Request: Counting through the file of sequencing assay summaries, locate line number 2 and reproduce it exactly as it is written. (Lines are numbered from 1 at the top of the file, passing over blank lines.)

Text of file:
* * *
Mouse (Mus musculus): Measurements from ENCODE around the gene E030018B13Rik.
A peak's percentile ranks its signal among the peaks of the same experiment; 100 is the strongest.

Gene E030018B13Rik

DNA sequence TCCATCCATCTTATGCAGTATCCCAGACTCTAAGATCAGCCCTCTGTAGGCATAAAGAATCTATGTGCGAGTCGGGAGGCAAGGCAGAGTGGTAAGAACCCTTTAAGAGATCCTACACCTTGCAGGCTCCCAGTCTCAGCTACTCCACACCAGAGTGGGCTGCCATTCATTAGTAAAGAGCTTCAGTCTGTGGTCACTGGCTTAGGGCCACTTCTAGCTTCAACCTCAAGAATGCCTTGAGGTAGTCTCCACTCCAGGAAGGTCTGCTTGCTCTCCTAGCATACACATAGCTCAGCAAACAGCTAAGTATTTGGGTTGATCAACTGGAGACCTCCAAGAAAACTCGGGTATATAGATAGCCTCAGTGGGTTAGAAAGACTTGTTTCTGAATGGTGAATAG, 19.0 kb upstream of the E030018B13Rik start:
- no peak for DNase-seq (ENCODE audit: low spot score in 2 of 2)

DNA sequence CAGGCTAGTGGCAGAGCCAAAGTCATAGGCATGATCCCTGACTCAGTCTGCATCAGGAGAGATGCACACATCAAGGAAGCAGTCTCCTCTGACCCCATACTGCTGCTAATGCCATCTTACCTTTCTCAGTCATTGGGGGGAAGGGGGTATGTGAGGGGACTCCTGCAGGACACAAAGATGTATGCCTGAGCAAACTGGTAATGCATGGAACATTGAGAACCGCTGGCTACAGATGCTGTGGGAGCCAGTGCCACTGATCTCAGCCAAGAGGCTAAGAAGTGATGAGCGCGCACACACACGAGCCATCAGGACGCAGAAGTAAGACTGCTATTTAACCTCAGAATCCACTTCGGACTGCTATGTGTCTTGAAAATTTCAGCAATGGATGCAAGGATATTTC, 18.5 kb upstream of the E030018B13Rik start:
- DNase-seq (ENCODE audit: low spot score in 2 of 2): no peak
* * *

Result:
A peak's percentile ranks its signal among the peaks of the same experiment; 100 is the strongest.